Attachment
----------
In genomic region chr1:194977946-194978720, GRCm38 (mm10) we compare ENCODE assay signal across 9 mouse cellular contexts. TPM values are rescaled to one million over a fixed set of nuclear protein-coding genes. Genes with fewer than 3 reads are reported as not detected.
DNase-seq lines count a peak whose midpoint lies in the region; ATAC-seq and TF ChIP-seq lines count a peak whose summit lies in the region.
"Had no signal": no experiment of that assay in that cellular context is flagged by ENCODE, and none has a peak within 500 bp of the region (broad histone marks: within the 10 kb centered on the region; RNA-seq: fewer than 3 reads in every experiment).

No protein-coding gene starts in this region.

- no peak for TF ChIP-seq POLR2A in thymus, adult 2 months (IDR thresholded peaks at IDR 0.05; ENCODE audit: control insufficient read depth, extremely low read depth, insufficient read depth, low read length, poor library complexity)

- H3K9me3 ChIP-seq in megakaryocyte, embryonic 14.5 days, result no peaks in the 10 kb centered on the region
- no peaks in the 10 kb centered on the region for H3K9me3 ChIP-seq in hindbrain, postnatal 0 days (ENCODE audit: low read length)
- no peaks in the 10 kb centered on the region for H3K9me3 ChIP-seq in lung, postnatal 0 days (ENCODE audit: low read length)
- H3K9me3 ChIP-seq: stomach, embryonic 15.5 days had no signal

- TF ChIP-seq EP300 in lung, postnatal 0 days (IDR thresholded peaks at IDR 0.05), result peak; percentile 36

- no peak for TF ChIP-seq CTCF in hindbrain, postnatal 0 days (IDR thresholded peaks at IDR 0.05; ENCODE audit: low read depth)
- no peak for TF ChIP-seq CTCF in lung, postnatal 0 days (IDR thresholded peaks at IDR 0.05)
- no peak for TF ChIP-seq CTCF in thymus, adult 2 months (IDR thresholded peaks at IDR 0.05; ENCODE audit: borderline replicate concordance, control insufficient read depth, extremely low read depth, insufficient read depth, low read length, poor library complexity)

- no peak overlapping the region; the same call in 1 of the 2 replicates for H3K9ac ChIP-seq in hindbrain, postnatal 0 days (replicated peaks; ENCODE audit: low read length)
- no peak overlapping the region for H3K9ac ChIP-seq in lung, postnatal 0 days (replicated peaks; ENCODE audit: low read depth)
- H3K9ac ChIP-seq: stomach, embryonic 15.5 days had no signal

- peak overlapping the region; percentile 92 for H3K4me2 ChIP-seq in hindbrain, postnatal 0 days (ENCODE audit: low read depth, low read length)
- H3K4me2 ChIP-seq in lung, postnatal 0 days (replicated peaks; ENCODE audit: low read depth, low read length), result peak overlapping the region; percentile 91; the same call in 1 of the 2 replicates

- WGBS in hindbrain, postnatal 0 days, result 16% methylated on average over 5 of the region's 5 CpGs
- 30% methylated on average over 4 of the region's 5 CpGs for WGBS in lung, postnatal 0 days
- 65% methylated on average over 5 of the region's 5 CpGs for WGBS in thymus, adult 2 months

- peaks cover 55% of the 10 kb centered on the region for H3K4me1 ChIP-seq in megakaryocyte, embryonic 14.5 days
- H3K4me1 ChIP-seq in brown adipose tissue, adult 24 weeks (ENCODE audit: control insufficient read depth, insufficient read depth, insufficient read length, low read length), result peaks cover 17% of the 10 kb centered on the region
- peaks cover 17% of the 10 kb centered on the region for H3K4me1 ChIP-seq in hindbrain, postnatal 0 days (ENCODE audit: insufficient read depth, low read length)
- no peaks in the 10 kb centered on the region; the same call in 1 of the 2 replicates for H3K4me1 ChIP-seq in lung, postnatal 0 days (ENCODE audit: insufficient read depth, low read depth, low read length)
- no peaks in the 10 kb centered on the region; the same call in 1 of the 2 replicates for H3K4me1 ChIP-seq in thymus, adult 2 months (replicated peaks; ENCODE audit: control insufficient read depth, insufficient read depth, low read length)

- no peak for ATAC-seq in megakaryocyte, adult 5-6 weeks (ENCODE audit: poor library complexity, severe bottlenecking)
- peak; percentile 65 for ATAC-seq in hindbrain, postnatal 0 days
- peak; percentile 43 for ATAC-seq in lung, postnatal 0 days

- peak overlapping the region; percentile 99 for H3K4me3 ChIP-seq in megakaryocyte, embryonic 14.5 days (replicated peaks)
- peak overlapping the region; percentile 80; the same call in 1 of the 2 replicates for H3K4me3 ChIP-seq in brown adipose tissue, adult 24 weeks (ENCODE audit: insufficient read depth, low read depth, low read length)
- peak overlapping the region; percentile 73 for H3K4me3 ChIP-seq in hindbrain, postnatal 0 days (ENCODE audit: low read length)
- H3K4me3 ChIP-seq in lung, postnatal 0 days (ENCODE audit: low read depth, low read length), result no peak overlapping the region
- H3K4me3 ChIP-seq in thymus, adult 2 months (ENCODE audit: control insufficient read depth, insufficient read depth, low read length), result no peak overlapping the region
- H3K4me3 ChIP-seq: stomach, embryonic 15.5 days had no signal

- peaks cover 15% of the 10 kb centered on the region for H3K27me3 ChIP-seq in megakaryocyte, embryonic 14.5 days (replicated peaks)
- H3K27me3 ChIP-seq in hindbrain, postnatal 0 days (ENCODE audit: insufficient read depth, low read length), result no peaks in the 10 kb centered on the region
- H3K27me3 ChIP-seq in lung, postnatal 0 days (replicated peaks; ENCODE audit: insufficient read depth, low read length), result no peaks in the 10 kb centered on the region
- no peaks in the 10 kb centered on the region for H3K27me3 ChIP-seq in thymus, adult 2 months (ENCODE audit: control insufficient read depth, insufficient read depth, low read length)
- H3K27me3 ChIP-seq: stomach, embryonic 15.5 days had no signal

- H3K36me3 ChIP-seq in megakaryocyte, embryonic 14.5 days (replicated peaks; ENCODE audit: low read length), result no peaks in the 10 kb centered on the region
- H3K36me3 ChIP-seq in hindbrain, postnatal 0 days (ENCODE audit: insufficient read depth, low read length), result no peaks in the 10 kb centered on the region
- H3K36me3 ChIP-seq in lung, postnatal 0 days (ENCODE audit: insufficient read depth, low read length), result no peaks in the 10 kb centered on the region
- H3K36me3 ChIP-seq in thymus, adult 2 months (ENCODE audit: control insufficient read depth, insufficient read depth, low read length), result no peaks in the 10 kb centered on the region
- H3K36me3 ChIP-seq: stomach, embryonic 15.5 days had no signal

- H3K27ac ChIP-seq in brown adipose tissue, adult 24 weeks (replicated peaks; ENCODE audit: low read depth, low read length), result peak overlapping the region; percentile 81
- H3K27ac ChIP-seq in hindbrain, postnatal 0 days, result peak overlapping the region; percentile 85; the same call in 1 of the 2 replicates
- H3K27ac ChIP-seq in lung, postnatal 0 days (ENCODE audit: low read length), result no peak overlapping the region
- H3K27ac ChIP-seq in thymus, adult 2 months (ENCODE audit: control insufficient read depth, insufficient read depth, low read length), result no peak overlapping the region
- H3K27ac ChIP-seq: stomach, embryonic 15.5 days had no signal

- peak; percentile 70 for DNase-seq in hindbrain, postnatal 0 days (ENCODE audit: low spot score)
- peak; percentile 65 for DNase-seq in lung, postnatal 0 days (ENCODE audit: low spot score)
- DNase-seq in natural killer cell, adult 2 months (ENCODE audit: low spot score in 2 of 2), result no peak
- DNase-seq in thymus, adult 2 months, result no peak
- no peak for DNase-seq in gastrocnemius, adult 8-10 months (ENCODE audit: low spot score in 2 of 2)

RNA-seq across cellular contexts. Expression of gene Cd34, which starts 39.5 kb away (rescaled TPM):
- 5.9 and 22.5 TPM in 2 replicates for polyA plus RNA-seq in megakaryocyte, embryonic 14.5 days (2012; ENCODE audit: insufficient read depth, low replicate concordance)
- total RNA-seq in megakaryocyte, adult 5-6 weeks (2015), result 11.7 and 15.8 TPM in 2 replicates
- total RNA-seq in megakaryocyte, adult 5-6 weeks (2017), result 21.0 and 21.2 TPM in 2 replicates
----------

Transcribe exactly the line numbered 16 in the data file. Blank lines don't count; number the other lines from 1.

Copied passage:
- H3K9ac ChIP-seq: stomach, embryonic 15.5 days had no signal